Child and Adolescent Victimisation: Prevalence and predictors in Australia

This Earmarked Scholarship project is aligned with a recently awarded Category 1 research grant. It offers you the opportunity to work with leading researchers and contribute to large projects of national significance.

Supervisor – Emeritus Professor Jackob Najman,

This will be the first Australian study of the prevalence and the predictors of violence experienced by Australian children and adolescents. There is some evidence that a substantial minority of children experience violence in their early years. Depending on the successful candidate’s specific interests there is the opportunity to explore social and environmental factors (parental unemployment, neighbourhood characteristics) as well as intergenerational factors (e.g. parental poverty, domestic conflict, instability and violence) or child specific factors (victim of crime, maltreatment or violence) which may be associated with the victimisation of children using a large, multi-generational Australian data set. 

The proposed project will use data from the first, second and third generations of a large birth cohort study, the Mater University of Queensland study of Pregnancy (MUSP).  MUSP commenced data collection between 1981-1983, recruiting 6753 mothers (G1) who have been followed up periodically for 27 years, their 7223 children (G2) who have been followed up at intervals for 30 years and their grandchildren (G3) who have been contacted once and of these  ~1790 children aged 9 years or older are the focus of the current data collection.  To date some 350 research papers have been published from this study.  There is an opportunity here for the successful candidate to publish a series of research papers, obtain a PhD and contribute to the further development of one of Australia’s leading birth cohort studies. As well as working on existing data the candidate would also be expected to be actively involved with the data collection for the next phase of the study, which will commence in the next few months, with a view to using the most recent data in their own thesis.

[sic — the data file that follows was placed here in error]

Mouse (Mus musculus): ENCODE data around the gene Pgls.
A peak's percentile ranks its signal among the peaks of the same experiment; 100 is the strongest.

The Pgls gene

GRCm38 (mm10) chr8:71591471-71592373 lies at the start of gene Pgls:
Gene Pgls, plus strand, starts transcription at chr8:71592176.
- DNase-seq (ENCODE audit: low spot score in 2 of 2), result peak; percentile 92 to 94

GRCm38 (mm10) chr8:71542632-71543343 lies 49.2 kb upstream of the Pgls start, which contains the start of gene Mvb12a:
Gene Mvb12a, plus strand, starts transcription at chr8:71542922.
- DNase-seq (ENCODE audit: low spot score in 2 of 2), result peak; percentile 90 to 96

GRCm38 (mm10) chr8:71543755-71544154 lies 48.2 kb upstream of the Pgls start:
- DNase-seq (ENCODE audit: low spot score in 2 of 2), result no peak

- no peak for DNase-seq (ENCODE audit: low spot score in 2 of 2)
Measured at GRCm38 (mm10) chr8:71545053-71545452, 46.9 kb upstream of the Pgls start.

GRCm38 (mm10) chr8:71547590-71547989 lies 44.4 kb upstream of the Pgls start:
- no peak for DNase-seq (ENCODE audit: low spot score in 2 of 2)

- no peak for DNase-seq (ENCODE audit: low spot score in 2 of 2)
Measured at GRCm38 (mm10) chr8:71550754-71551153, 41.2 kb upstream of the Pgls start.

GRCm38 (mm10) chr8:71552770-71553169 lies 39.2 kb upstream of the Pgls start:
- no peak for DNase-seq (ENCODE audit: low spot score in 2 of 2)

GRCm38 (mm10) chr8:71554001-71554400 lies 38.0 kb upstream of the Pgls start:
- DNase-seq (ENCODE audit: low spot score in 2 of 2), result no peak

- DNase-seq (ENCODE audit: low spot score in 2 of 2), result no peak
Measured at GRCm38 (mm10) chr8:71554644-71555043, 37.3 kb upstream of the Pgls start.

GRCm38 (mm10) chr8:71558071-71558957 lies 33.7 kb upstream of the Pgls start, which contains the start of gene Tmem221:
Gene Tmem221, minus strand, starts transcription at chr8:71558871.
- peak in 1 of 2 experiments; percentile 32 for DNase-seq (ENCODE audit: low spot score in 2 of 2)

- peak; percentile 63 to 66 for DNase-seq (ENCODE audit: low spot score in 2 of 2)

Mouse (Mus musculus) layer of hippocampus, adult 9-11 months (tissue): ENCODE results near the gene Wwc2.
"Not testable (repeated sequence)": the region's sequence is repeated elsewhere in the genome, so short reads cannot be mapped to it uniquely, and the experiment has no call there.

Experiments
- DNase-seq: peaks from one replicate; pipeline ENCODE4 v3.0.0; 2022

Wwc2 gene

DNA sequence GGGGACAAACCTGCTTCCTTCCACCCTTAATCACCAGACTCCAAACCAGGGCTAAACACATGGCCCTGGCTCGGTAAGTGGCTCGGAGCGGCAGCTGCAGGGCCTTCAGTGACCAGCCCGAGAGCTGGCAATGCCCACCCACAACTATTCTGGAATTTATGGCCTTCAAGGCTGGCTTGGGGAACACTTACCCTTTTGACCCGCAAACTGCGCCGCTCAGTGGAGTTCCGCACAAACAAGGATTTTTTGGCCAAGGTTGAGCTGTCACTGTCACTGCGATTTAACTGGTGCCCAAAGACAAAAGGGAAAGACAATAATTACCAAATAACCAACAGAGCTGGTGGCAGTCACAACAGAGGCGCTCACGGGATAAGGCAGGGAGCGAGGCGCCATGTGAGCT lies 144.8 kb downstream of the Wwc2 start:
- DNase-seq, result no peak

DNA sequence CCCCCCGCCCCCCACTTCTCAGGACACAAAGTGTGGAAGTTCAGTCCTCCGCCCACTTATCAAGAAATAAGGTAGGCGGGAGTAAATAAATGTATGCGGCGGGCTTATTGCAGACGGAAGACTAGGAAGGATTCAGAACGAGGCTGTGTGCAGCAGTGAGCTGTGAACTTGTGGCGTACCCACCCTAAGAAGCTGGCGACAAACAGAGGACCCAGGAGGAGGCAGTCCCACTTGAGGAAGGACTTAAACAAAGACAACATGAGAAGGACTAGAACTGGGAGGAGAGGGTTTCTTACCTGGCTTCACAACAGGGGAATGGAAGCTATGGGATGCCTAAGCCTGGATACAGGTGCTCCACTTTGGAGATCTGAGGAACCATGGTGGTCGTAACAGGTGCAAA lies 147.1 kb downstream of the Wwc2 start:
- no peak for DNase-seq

More details of this study and a list of publications are available at this link.

Preferred educational background

Applications will be judged on a competitive basis taking into account the applicant's previous academic record, publication record, honours and awards, and employment history.

A working knowledge of community based quantitative research would be of benefit to someone working on this project.

The applicant will demonstrate academic achievement in the field(s) of social research/epidemiology and the potential for scholastic success.

A background or knowledge of public health is highly desirable.

*The successful candidate must commence by Research Quarter 2, 2021. You should apply at least 3 months prior to the research quarter commencement date. International applicants may need to apply much earlier for visa reasons.

Apply now